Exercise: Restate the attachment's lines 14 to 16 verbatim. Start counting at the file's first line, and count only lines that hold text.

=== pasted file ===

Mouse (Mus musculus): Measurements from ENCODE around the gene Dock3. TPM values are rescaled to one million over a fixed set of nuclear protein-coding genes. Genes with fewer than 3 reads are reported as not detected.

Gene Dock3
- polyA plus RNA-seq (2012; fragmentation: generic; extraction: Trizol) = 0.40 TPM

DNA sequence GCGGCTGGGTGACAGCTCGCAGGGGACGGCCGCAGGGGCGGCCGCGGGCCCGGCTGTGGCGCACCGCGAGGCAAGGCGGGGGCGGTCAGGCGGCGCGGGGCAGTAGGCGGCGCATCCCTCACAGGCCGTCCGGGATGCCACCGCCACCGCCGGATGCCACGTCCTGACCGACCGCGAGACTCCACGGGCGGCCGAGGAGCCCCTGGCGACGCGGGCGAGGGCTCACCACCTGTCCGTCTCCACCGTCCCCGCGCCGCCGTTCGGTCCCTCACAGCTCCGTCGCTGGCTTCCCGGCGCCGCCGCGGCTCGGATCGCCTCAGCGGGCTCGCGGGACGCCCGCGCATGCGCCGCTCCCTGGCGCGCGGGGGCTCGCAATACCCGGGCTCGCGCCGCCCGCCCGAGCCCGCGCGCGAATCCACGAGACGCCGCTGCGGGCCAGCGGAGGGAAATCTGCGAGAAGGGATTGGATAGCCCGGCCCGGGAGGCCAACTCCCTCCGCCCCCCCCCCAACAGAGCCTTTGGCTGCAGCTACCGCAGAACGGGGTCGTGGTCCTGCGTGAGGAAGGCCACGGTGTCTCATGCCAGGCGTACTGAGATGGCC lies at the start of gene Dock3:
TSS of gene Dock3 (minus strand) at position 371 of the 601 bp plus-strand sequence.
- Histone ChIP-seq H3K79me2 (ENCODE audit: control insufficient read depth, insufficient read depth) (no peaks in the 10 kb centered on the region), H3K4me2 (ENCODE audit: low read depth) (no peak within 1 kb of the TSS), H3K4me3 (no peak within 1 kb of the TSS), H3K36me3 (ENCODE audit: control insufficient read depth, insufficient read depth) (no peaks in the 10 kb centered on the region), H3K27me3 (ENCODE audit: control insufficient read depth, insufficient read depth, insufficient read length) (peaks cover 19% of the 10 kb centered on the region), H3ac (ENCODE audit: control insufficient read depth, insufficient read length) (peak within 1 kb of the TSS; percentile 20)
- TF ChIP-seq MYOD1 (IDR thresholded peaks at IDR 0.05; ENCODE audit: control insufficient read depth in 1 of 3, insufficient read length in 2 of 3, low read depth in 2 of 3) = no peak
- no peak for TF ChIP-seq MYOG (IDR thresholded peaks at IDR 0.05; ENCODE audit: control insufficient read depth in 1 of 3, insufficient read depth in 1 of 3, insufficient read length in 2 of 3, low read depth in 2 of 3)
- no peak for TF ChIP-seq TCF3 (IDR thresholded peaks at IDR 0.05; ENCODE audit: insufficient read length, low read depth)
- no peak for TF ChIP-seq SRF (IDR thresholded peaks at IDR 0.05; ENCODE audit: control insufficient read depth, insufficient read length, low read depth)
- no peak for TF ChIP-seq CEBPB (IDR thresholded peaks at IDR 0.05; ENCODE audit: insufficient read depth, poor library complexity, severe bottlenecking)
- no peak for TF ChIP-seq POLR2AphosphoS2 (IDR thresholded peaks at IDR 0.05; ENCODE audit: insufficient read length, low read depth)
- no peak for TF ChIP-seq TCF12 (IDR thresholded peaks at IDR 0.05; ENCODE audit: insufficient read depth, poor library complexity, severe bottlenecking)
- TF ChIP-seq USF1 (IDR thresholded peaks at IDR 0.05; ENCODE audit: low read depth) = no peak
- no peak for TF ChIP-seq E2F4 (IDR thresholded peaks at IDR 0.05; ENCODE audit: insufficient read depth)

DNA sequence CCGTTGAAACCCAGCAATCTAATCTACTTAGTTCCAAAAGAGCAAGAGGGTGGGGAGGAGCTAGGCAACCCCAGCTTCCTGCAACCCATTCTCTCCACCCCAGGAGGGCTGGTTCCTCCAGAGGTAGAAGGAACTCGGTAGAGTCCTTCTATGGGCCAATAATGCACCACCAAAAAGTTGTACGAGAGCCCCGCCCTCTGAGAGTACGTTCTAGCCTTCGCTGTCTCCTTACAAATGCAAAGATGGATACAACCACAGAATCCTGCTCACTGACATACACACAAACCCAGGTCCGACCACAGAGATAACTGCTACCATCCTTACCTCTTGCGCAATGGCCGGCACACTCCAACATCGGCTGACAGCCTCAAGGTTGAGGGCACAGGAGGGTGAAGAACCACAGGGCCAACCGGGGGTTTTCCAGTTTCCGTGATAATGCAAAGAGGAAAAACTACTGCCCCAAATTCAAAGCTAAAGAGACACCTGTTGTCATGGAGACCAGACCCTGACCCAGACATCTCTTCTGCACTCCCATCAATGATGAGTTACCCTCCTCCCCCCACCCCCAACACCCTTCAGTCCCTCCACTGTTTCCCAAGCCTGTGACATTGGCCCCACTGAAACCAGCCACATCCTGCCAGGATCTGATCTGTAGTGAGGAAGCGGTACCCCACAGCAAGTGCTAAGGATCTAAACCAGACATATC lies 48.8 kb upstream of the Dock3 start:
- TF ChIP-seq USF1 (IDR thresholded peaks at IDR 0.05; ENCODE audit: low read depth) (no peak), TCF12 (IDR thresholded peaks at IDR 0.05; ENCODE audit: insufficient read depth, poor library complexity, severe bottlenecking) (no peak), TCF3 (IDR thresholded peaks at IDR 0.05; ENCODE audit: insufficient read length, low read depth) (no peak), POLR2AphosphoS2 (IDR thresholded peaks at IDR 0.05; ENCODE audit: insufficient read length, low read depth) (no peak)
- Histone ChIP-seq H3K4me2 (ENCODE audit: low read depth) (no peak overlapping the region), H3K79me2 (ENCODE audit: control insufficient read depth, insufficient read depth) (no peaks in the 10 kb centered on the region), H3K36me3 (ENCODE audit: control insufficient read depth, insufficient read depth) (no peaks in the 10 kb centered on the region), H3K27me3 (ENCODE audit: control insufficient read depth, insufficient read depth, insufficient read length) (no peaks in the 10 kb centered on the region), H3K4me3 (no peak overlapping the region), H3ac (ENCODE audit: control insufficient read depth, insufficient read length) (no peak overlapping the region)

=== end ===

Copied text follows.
- TF ChIP-seq USF1 (IDR thresholded peaks at IDR 0.05; ENCODE audit: low read depth) = no peak
- no peak for TF ChIP-seq E2F4 (IDR thresholded peaks at IDR 0.05; ENCODE audit: insufficient read depth)

DNA sequence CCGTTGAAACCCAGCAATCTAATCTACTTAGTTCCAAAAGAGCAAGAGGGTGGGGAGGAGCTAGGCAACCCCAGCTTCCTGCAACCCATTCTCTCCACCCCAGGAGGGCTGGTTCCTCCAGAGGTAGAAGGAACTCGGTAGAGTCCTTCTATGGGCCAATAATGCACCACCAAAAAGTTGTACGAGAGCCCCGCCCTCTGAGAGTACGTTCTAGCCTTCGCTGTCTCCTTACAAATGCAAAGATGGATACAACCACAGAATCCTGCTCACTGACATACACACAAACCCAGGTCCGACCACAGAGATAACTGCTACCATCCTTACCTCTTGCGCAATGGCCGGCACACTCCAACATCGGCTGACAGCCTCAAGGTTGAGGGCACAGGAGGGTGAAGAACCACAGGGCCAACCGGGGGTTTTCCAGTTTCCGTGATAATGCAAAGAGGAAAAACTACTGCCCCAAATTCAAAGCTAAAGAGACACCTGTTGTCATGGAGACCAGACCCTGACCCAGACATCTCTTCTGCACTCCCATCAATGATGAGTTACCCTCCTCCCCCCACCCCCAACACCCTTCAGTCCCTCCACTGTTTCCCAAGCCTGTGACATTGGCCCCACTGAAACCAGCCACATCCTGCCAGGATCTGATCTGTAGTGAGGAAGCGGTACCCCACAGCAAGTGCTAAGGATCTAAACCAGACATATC lies 48.8 kb upstream of the Dock3 start: